I wanted to make a hat to go with the chunky infinity scarf that I made a few weeks ago, so I knit up one of my favorite patterns, the Cordova knit hat by designer Jen LaCroix. I used one skein of Lion Brand Wool-Ease Thick & Quick in Oatmeal (123) and followed the directions exactly. This is a quick knit that I was able to finish over two days during holiday break, so if you want instant gratification  with a project and need a hat for the Winter or a quick gift, I highly recommend this pattern.  

Here are some pictures of my finished piece. 

Finished hat with chunky infinity scarf

The slouchiness of this hat is just perfect.

Have you knit up any slouchy hats lately? If so, do you have any favorite patterns to share? If so, please comment below. I’d love to check out what others recommend.



Here are my top five favorite knit hat patterns that are not only adorable but super quick to knit up. Click on the hyperlinks below to be directed to the patterns for the hats shown in the images. 

1. Shroom


2. Speedy Cabled Beret


3. Cordova


4. Chunky Button Hat


5. Lemon Grass Slouchy Hat

These designers make some beautiful hats that are lovely to knit. I hope you enjoy them as much as I do. Make sure to check out their blogs and other patterns as well.

Do you have any patterns for favorite quick knit hats that you’d like to share? If so, please leave a comment below. I’d love to know what you recommend.


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If you follow my Twitter account @danameyerdesign, you know that I had recently purchased 15 sets of carbonized patina bamboo DPNs (double pointed needles) in sizes 0 through 15 on eBay (shown below) to work on a recent project and desperately needed a nice organizer to store all of them.

That’s a lot of DPNs!

I’m a huge fan of Etsy, so I headed on over there to look for a DPN organizer. I browsed for awhile and couldn’t find anything that was big enough without breaking the bank (some were over $75) that was also pretty until I stumbled upon the most beautiful and affordable DPN organizers made by LunaStitch.  The one I fell in love with and purchased is shown here and in the images below.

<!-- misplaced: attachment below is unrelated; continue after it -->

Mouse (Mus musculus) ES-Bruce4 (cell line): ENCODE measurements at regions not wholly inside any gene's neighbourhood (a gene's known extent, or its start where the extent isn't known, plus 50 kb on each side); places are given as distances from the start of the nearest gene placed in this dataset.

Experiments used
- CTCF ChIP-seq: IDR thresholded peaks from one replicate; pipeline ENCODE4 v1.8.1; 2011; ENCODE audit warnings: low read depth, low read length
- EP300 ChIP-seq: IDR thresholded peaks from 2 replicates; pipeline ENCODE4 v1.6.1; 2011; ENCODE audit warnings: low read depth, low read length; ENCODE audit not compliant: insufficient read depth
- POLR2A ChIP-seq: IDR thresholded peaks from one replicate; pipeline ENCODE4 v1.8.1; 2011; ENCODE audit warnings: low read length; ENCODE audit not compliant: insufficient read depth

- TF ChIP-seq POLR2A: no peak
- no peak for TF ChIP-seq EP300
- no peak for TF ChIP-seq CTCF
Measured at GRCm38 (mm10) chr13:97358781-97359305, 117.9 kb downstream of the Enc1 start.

The colors and design are just so striking and vibrant- even nicer than the pictures show.

I really like how it can be used as both a wallet and a roll depending on how you like to store your needles in your project bag or elsewhere. The last two images above show examples of this.

What’s also great about this organizer is that there was enough room left over to store all of my other metal & bamboo DPNs and cable needles as well. (This baby has 28 pockets!) So, now all of my DPNs have a home all in one place and I couldn’t be happier!

I also wanted to share this with my readers as this was a great experience with this Etsy seller. I bought this on Sunday, which I might add was right before a big holiday (New Years)and received it promptly Wednesday morning.  I will certainly keep this seller on my list of favorites and recommend this seller to others. 

Thanks for reading!

Please note that I did not get paid/compensated by the Etsy artist mentioned with money or products to write this post. All view points and opinions expressed in this post are purely my own based off of my experiences. I enjoy writing and sharing these posts with my readers in hopes that this information is helpful to others out there.